The chief looked to the horizon, forever surveying the movement of water. All life was cataloged in its molecules, and the chief never tired of reading its memories. There was a comfort to living in this slow time of stone where stasis reminded people who passed by that there is a lingering but also a letting go. The water, forever rocking against the hard stone, eroded centuries and not minutes.
The chief had seen it all. He had watched the reckless shatter against his chest. The mighty who would defeat fall back into the belly of the womb as though returning to the beloved without choice. And, he had seen love, oh yes, he had seen love.
Each morning he watched the sun make love to Earth, filling her with the seeds of its golden light. He watched the sky blush into crimson before it widened into the blue expanse of truth, spreading open without end. Birds, defying gravity as they lifted to the beyond and danced love across the horizon. And in the deep below, he felt it. Love, spreading through liquid memory in the song of the whales and dolphins echoing the heartbeat of the goddess as it stirred through strata and sank deep into his bones.
For Sue Vincent’s Weekly #WritePhoto prompt #stillness
The hermit curled his head into his folded feathers. It had a been a long day. Heck, who was he kidding? It had been a long century. He was getting old, too old to be doing this work. And, he was tired. The kind of tired that sets into your bones long before they are supposed to return to the soil. He blamed the humans. The hermit discovered the plague of their greed soon after they started pumping darkness into the veins of Earth five thousand years ago.
He didn’t want to feel like such a curmudgeon. In many ways he’d rather be flying blissfully unaware with the starlings. All they did was gossip and cackle about the other birds as they picked through the dirt for worms. The hermit wasn’t much for idle chatter, though. He never had been. Life would have been easier, he thought, if he had been born into a state of blissful ignorance, but life had chosen him to be a hermit. To fly alone as he surveyed the land and catalogued its history into memory cells. Now the weight was simply too much for his body. His wings were too tired to raise him off the ground, and instead folded inward, protecting the heart that was heavy with time. Soon his body would become one with the Earth from which he was born, and he found himself welcoming that day without sadness or trepidation.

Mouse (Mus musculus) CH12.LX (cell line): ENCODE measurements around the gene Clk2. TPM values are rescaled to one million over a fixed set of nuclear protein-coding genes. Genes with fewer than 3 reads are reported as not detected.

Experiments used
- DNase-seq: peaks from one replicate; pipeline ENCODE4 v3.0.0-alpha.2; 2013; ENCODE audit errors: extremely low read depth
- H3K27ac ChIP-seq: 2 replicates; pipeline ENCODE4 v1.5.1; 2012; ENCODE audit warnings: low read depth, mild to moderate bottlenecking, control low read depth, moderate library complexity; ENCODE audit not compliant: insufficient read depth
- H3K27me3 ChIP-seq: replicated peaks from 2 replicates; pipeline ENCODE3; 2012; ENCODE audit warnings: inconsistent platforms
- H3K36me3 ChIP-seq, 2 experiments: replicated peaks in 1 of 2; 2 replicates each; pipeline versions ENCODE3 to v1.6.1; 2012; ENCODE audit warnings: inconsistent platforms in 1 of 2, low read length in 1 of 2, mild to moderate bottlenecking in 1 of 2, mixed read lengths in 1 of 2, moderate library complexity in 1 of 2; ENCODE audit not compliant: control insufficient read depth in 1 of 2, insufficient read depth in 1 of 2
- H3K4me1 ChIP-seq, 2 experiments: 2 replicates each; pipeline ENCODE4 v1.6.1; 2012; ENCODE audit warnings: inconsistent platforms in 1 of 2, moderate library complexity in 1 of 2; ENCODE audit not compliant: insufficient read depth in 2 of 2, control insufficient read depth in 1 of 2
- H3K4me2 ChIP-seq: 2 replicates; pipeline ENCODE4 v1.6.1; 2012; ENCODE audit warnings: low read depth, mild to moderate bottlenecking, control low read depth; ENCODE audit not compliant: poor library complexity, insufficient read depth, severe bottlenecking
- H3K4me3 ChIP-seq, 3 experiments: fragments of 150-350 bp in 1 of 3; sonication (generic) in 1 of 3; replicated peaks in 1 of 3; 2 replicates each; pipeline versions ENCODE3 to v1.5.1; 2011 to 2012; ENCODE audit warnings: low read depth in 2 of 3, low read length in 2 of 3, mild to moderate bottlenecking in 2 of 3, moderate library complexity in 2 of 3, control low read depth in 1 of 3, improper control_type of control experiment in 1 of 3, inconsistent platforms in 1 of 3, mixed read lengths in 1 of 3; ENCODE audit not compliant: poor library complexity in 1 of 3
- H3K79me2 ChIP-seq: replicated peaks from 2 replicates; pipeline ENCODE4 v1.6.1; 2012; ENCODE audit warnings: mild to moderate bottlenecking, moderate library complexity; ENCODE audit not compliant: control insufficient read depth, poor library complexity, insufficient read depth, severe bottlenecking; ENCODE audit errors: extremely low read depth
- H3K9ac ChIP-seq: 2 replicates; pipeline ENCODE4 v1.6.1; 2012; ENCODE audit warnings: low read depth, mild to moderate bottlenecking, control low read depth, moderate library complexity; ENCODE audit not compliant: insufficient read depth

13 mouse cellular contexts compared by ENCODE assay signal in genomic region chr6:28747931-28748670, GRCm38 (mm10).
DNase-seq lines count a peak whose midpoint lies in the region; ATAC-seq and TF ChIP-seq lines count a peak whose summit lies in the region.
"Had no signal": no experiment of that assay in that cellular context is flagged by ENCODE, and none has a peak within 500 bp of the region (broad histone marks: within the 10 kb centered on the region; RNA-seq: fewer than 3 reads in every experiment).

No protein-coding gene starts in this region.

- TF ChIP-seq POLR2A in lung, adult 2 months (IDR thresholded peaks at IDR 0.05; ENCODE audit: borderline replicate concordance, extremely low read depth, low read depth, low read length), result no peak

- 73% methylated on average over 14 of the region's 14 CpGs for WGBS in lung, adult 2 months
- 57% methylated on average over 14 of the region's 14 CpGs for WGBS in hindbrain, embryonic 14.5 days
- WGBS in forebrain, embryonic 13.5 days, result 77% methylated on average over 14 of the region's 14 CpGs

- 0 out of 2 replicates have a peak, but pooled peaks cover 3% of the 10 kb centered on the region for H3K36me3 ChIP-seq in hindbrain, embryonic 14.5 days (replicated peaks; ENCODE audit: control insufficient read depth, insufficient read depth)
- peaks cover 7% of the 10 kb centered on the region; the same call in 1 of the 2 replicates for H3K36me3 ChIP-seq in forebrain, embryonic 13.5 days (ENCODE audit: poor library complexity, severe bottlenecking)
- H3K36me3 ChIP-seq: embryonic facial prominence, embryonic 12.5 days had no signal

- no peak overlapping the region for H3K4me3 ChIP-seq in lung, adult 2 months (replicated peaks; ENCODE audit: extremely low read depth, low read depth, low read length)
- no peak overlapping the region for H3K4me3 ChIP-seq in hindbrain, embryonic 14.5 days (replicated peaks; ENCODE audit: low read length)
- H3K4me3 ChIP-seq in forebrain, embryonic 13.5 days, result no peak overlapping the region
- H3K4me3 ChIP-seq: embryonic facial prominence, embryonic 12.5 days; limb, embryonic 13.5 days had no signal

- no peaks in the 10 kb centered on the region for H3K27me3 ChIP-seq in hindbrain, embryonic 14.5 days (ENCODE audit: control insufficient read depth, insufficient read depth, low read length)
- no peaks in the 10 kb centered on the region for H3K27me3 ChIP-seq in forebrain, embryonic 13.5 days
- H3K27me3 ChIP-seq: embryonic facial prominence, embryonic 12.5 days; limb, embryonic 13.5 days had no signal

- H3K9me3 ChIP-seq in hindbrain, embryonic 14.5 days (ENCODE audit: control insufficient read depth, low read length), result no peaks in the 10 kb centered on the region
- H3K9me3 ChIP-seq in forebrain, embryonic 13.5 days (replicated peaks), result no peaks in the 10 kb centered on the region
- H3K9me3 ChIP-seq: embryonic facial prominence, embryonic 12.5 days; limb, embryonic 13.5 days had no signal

Peace, he thought, finally I will be at peace. But what of the rest? Beneath his winged shoulders, blue feathers of truth betrayed him. It was not yet his time. He had agreed to be a harbinger of death, but also of life. And the golden child had not yet been born. The hermit must wait a little longer to pass on the memories in his cells. Only then could he rest in the knowing that someday the light would be returned.
For Sue Vincent’s #writephoto prompt Harbinger. Please click here to participate in the challenge.